The Point Of It All

by John Olson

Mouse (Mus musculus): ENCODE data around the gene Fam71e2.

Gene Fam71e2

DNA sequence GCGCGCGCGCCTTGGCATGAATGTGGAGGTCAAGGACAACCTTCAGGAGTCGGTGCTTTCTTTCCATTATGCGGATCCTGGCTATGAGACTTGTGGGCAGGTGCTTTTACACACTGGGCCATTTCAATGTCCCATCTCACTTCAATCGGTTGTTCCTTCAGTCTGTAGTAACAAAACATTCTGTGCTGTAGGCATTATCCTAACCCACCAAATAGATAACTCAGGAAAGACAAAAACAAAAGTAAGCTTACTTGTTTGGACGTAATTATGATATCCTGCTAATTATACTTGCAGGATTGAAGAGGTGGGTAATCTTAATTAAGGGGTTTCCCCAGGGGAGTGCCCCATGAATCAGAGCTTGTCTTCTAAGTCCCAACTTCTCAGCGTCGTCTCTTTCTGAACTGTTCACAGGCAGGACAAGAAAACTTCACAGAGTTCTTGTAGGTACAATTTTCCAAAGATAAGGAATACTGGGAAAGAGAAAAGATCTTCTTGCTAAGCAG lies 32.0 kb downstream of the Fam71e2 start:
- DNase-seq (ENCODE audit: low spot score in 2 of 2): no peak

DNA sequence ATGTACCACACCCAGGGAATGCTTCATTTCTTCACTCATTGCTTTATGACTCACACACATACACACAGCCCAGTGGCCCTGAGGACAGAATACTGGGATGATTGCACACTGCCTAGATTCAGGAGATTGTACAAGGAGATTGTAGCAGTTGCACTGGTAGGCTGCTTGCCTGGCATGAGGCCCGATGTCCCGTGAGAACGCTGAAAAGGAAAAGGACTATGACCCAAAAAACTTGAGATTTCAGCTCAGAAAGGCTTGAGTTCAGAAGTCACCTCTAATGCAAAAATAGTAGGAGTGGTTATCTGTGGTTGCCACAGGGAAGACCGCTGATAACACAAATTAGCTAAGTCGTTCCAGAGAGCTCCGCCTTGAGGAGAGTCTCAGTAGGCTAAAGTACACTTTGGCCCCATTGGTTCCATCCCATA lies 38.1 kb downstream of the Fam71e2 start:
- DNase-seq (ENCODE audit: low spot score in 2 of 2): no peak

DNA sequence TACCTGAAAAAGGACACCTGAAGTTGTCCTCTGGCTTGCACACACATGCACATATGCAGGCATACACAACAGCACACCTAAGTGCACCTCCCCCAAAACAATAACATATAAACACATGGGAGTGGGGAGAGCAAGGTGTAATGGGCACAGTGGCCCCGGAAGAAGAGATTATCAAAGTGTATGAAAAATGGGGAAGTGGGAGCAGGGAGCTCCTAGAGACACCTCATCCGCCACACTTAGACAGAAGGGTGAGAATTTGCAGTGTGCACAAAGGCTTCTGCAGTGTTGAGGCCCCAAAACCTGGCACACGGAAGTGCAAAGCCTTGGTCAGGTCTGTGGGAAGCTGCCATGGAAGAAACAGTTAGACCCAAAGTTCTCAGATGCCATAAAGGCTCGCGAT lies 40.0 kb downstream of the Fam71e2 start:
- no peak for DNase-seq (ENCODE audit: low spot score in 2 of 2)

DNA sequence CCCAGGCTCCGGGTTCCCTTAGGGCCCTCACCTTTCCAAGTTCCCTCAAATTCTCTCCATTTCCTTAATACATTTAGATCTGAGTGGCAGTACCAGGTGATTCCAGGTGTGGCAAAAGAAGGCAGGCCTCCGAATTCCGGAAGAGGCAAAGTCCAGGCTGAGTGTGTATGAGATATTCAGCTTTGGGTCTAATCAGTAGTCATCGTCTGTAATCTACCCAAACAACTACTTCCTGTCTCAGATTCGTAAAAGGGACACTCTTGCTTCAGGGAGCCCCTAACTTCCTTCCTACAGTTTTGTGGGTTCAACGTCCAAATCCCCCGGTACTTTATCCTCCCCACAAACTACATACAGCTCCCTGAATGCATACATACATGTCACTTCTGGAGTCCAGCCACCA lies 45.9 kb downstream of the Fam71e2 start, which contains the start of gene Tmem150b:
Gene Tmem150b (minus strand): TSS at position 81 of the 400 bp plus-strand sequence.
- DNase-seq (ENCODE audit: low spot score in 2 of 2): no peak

He understood that people no longer read or thought deeply about things but continued to write anyway. He understood that Einstein's theory of relativity was proved correct during the world's longest eclipse of May 29, 1919 when photos of the Hyades star cluster revealed that their light was being curved around the sun. He understood that the water coming out of his faucets came from a public water supply, for which he was grateful, and that a chief cause of darkness is an absence of light. He understood rainbows, traffic lights, seasons, thunderstorms, quotients, quorums, quarantines and the beauty of opposable thumbs. What he didn't understand was the point. The point of life. The point of death. The point of it all. Being. Not-being. He moved around the house with the aid of a walker. He was 97. He once taught philosophy. And now he had become philosophy, a form of disembodiment, the crackle of branches as he followed the terrain, of roving abstractly through the infinite space of the mind, sifting reminiscences, hints of an afterlife, intimations of a before life, those billions of years before coming into existence, all the way back in time to that primary particle, that infinite density preceding time itself. Was there anything in consciousness that might connect with that initial condition? A faint memory of not existing? How could there be a memory of nonexistence? You'd think there'd be something. A something encapsulating nothing. I wish I knew, he thought. There must be something I'm missing in this argument. He had become — as it happens to nearly everyone, sooner or later — a puzzle to himself. Loneliness and absence had become absolutes. He missed his wife. They'd been married 70 years. It was another dimension that preoccupied him. It felt as if a part of him had gone. It had been a happy life. But half of him was gone. The absence itself had become a presence. That something that was missing had become a flavor, a tone, a character that gave an aura to things, that spread itself throughout his immediate space. Death. It's a frightening thought. Shouldn't it be a comfort? He sat on the patio and looked at the trees blowing in the wind. He's seen them numerous times, but seeing them now had become a transcendent experience. He hadn't fully appreciated them until now, which made the fact of death more difficult. It was central to existence. Something he had not yet come to terms with. One day. One day soon he would shut his eyes. And that great mystery would unfold as he unfolded, everything once tightly gripped let go as his fingers uncurled and his hands outstretched, empty.